Colonel Theard told them of his orders to go to Vicksburg, but explained that he had no right to take them outside the state without their consent. He hoped they would go, but he didn’t want to force anyone. The Colonel then offered any man an opportunity to declare if they were against the cause of the Confederacy. If any man had any scruples about it, that man was free to step out of the ranks.
In Pierre’s own words, as he recalled the moment 50 years later in a letter to his nephew, Frank Weed’s son:
Then came the time for me when I had to decide at once. My conscience and pride were struggling; one was saying you ought not accept the cause of slavery; and the shame to appear before my comrades, as if I were afraid because we would have to fight, was a struggle indeed; but I made up my mind now or never whatever happens—I stepped out the first one in my company with cries of coward from the rear.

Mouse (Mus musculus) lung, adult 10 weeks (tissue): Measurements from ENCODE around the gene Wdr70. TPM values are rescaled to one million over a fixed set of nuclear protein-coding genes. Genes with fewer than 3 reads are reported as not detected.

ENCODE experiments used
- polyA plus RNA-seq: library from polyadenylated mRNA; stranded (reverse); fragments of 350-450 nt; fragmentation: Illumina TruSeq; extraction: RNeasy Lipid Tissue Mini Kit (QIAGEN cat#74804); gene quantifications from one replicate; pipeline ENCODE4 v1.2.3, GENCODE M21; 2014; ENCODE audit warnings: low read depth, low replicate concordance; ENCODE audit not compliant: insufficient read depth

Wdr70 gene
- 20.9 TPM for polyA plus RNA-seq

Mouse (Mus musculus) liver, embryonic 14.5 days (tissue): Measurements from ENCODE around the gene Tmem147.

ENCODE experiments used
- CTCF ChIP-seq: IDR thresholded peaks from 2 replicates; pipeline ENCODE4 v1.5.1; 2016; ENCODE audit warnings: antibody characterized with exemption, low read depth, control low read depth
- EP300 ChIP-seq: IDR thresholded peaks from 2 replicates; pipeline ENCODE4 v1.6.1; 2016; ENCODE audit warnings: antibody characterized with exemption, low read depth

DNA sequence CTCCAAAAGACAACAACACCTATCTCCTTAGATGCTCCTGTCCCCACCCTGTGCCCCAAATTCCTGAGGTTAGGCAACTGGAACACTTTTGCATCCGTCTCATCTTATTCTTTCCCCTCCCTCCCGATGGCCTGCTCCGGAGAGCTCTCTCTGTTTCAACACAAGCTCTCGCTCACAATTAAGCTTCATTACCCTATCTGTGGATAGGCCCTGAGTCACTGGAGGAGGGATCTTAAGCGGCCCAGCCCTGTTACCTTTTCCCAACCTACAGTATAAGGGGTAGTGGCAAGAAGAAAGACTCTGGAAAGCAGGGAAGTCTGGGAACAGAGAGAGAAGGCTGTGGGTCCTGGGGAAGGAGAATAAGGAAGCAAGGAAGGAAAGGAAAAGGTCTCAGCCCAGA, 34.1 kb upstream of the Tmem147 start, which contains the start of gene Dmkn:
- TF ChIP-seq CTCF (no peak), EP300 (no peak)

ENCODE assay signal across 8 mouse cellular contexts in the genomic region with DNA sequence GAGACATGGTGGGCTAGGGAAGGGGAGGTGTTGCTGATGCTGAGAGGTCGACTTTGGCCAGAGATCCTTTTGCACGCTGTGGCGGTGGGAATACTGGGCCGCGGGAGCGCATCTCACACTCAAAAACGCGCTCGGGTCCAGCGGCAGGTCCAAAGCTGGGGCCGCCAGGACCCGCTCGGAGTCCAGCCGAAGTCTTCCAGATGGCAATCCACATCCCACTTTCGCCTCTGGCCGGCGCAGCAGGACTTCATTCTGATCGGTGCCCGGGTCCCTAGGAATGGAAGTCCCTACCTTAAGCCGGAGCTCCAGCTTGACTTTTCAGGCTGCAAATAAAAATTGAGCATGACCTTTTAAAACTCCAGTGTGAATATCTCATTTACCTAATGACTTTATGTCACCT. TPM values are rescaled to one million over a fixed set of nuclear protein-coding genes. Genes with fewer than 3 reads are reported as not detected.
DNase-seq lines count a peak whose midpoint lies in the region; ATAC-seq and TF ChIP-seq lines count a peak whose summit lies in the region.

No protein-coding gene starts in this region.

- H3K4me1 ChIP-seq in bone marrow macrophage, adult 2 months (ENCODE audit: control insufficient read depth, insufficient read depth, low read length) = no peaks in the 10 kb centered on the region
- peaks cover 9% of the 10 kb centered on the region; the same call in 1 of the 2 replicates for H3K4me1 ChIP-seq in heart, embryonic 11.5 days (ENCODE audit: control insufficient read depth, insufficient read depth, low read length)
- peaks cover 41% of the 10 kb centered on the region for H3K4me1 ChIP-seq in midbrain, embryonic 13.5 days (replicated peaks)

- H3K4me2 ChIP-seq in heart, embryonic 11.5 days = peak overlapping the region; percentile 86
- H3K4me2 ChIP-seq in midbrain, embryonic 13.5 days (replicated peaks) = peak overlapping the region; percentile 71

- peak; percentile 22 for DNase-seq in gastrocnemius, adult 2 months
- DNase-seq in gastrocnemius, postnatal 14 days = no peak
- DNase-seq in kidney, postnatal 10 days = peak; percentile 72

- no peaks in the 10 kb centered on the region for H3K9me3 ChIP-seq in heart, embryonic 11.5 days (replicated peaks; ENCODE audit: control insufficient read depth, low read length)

There I stood for a few long moments until Albert Fest stepped out from the right of the company. A very tall man compared to me, he said, ‘Pierre, I am with you on this!’ Then 30 German men stepped out soon after that. As we were the butt of all insults from behind, the Colonel put a stop to that very quickly, saying ‘None of that, men, it takes more moral courage for those men to step out as they have done than to stay in the ranks’; and closing the few of us near him he spoke kindly, but sadly, saying to leave all our equipments, taking only our personal property—-that New Orleans was so many miles off, in such a direction—-we could get there the best way possible—-that we were free; and so we left worrying whether or not some of the hot headed ones might shoot at us; but the Colonel kept them in line until we disappeared in the woods.